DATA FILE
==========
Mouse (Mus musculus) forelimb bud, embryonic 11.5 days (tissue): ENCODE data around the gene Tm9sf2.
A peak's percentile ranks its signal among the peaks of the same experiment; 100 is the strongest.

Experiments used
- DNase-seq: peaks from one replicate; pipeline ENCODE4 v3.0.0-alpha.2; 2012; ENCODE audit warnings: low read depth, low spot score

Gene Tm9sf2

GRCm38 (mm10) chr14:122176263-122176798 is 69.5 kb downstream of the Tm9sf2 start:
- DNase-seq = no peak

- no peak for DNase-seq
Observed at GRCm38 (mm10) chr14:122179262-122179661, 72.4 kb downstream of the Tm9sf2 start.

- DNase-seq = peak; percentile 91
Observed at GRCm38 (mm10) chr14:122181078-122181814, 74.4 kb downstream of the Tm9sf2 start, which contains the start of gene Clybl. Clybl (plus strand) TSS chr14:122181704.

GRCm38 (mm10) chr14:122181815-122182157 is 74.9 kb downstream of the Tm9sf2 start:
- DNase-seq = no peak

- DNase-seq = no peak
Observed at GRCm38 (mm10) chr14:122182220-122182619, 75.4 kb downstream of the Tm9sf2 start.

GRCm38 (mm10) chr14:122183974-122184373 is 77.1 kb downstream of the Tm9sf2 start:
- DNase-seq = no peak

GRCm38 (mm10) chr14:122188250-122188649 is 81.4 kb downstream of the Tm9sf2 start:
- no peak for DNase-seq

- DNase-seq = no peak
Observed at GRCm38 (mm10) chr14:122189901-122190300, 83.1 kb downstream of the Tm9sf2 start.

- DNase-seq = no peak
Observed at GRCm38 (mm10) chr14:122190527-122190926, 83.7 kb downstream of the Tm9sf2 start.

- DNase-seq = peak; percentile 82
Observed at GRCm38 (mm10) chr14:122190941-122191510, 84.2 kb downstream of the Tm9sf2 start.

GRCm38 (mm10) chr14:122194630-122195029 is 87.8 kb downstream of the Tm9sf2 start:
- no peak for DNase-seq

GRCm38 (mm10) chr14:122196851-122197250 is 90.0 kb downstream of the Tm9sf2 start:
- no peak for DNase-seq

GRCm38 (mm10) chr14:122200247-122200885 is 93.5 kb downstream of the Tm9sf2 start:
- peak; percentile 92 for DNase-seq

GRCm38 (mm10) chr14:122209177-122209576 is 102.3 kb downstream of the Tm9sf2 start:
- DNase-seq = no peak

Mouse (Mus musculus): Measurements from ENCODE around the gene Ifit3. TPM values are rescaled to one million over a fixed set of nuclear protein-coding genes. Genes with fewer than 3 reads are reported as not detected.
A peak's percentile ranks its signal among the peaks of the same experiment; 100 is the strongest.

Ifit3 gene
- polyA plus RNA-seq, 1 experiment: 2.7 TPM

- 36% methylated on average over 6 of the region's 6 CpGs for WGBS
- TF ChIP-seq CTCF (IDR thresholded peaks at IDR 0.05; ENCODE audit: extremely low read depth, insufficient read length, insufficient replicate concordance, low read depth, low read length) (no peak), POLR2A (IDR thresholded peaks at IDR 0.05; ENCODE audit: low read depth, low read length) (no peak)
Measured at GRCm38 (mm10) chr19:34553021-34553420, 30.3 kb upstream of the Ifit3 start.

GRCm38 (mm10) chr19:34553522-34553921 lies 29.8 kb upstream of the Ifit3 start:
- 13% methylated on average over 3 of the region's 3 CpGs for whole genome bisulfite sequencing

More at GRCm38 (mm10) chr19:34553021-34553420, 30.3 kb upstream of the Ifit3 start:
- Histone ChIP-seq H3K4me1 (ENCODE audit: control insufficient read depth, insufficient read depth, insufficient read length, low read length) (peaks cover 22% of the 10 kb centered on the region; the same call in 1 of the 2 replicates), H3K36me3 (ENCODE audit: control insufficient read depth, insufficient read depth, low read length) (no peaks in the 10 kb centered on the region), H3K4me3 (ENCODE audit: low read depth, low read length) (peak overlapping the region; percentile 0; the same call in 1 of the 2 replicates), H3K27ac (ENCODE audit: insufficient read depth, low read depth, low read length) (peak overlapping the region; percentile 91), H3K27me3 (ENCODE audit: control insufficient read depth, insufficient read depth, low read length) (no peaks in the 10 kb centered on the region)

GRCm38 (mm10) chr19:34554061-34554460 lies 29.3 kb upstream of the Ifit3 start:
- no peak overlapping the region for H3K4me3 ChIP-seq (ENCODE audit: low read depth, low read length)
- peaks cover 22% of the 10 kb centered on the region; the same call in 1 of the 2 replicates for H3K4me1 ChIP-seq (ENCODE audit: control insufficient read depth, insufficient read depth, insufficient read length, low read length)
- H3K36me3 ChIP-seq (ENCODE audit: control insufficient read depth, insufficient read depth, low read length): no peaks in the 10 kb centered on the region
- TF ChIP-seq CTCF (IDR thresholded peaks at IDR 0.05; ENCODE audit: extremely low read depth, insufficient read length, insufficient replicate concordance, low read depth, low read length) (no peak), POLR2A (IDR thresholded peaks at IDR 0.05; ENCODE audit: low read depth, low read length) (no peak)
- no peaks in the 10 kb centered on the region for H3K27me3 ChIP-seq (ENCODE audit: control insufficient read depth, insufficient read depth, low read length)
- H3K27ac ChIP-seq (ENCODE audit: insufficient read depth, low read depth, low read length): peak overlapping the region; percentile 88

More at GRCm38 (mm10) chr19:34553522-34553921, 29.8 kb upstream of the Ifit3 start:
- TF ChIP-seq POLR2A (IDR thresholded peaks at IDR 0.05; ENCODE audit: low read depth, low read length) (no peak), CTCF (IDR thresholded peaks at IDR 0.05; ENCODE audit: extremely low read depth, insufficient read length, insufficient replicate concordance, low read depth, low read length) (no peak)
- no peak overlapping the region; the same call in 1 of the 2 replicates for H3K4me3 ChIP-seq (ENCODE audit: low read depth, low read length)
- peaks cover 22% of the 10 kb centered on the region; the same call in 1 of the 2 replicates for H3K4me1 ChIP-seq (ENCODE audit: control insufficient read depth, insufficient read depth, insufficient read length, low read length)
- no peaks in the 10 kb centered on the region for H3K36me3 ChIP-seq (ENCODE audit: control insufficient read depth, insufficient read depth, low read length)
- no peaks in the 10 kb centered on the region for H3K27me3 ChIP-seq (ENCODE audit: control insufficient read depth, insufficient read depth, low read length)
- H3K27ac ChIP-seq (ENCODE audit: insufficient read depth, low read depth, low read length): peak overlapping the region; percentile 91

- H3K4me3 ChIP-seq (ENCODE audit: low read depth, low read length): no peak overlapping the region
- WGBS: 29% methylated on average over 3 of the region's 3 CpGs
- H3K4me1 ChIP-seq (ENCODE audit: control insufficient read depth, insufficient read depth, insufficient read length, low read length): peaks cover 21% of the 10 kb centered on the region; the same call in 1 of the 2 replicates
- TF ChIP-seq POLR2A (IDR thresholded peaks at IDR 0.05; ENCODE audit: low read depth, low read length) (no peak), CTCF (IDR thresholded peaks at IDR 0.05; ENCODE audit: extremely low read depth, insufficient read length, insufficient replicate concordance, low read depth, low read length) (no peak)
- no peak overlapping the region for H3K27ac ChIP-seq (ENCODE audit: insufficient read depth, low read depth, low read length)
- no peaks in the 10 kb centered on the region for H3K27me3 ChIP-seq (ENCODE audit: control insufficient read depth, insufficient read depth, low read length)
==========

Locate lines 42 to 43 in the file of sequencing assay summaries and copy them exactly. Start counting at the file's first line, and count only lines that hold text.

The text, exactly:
- 13% methylated on average over 3 of the region's 3 CpGs for whole genome bisulfite sequencing

More at GRCm38 (mm10) chr19:34553021-34553420, 30.3 kb upstream of the Ifit3 start: